Cold headed bolt
A hex head bolt with a long shank

 

Bolt Types

Other common bolt types include:

  •  – Carriage bolts (dome-shaped head with a square shoulder just below the head),
  •  – Stake bolts (a round-head with a knurled shoulder),
  •  – Clinch bolts (bolts with a locking feature under the head that is secured by a punching force), and
  •  – Weld bolts (bolts with heads that are welded into place via some type of projection or weld ring).

 

As you can see, defining a bolt can be tricky. You might find that what some call a bolt may actually be more stud- or screw-like in appearance. But if it functions like a bolt (i.e. has a head and fastens objects together along with a nut), then it’s probably safe to call it that. Either way, we’ll make the part for you. Send us a request for a quote today.

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Industry News Manufacturing

The Benefits of Bulk Ordering

When it comes to buying in bulk, the old adage “the more you buy, the more you save” holds true across many industries. For cold heading manufacturers, the benefits of bulk ordering are especially significant.

That’s because cold heading is a bulk manufacturing process. But what exactly does that mean? It means we need to produce quantities of about 50,000 (although this can vary between 25,000 and 100,000 pieces, depending on the part size) or more at one time to be cost-effective.

There are two main reasons for this:

The upfront cost of cold heading tooling and development.

Our cold heading tooling averages between $2,000 and $6,000 to initially produce. If you are only making a one-time, low-volume purchase, you may end up paying this cost upfront or amortized over the smaller volume run. If you are ordering in large volumes for long-term jobs, Fastco does not charge for or amortize upfront tooling. The tooling is perishable and wears out over time, so there are ongoing tooling costs over the life of a long-running job. However, this is all part of the expense of manufacturing the part, and is not impacted by lot size or estimated annual usage.

Cold heading tooling in a shuttle in Fastco's tool room.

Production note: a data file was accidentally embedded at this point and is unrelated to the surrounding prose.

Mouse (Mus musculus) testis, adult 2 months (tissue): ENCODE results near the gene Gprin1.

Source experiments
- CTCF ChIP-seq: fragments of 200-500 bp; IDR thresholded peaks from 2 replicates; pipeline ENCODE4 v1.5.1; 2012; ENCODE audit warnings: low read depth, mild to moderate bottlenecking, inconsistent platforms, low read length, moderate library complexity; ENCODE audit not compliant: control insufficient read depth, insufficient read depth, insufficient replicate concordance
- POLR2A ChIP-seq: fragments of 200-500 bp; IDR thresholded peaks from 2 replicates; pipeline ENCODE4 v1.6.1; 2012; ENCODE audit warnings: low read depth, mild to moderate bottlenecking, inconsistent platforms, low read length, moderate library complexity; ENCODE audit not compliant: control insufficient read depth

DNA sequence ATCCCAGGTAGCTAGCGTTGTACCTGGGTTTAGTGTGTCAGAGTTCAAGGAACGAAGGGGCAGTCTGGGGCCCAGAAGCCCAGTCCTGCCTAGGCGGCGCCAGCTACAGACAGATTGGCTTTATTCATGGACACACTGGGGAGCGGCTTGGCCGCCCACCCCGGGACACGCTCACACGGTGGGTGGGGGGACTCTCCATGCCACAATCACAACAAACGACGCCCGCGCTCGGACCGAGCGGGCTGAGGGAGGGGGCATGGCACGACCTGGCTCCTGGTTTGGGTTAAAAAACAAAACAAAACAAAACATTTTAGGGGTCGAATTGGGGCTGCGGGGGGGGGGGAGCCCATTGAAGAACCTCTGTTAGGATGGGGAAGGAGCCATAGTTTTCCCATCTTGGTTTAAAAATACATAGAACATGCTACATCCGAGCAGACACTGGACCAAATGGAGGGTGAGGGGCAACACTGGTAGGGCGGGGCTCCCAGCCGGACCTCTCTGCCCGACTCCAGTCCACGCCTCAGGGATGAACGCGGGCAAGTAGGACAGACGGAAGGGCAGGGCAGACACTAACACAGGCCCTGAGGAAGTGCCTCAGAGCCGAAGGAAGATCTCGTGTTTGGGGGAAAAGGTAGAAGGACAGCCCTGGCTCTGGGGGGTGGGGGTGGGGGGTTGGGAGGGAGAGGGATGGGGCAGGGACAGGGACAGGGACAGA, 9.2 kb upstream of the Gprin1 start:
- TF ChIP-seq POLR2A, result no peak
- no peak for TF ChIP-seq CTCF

Cold heading tooling in a shuttle in Fastco’s tool room.

Initial development time is the other piece of the upfront cost. Our engineers have to work through how cold heading progression should work on the machine. This brings us to the next expense.

 

The machine setup time in cold heading.

While upfront costs are expensive, the biggest reason cold heading is considered a bulk process is the machine setup time. This is an ongoing expense that occurs with every order. True, the initial machine setup time on a brand new part might be longer than the average set up time for an established part. Still, the setup time will always be there.

Machine setup times are typically between 3 and 8 hours. Setup costs per hour, including labor, are between $100 and $120. This means a setup costs between $300 and $1,000 per job. If the job is 250,000 parts, the cost impact is negligible. If the job is only 10,000 parts, the cost of a setup will likely be higher than the cost of material. It could easily double or triple the overall cost of the part.

Senior setup techs work on setting up a cold heading job
Senior setup techs work on setting up a cold heading job.

 

Beyond cold heading, if a part needs to be thread rolled, the same setup cost factors would apply. In addition, if the part needs to be sent for outside processing, there are typically minimum lot charges. These can range widely, from $50 to $1,250 or more, depending on the process.

For all of these reasons, it’s obvious that bulk ordering is the most cost effective strategy for purchasing cold headed fasteners. So if your company is going to need 50,000 parts over the course of three months, we recommend placing an order for that full 50,000 parts. Don’t have space to hold all 50,000 parts? Let us know! We offer releases on blanket purchase orders. Talk to our sales team and we’ll be happy to help figure out how to get you the most and best product for your money.

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Industry News

What is IATF 16949 and Why Does it Matter?

What Is IATF 16949?

If your company is not a part of the automotive supply chain (or even if they are), you may be asking this exact question.

The International Automotive Task Force, or IATF, is made up of a group of automotive manufacturers. According to Cheryl Simon, Fastco’s Lead Auditor, “This task force develops standards for  automotive industries worldwide so that every auto manufacturer works to the same standards.”

What is IATF - Fastco Quality Policy: Striving to meet customer expectations through continuous innovation
Fastco’s Quality Policy, displayed throughout our facilities.

 

ISO vs. IATF